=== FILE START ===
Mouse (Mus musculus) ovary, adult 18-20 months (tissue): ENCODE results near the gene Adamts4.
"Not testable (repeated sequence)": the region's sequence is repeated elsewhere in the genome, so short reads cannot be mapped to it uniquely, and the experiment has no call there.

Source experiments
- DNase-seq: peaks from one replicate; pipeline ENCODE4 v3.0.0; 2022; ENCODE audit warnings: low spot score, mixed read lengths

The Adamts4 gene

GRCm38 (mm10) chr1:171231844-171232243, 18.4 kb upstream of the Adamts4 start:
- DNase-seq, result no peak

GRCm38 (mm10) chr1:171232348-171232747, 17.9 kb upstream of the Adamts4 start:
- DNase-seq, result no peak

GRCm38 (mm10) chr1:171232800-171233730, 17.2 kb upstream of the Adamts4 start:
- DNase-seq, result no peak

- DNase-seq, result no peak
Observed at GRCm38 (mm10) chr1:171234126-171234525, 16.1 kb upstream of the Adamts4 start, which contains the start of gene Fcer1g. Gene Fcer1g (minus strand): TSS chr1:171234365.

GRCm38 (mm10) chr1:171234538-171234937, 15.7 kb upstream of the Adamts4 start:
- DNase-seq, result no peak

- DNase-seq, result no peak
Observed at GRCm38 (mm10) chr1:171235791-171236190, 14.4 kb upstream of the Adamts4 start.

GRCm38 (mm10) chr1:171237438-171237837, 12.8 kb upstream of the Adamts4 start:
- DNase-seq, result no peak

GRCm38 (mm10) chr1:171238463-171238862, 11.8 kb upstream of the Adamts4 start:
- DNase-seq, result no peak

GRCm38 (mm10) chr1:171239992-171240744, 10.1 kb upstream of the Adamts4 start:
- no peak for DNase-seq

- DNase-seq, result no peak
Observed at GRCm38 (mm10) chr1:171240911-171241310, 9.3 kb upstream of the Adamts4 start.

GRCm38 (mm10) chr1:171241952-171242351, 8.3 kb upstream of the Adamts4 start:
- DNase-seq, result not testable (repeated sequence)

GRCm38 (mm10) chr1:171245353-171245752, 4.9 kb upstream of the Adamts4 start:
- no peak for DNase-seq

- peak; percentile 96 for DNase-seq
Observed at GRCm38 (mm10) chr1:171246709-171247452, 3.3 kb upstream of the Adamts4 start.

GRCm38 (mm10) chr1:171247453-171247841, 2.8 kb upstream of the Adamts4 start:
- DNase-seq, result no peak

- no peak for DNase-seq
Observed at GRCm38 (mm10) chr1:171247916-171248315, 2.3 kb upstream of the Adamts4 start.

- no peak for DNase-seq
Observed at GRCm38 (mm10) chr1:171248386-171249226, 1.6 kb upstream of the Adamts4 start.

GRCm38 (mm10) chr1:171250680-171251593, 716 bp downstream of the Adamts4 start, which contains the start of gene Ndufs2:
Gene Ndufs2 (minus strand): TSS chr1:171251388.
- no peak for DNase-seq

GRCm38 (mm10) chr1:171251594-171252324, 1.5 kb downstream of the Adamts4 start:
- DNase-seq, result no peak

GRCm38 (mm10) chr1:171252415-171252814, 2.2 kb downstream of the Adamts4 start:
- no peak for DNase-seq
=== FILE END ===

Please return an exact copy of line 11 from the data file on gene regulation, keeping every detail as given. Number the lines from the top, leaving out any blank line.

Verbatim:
- DNase-seq, result no peak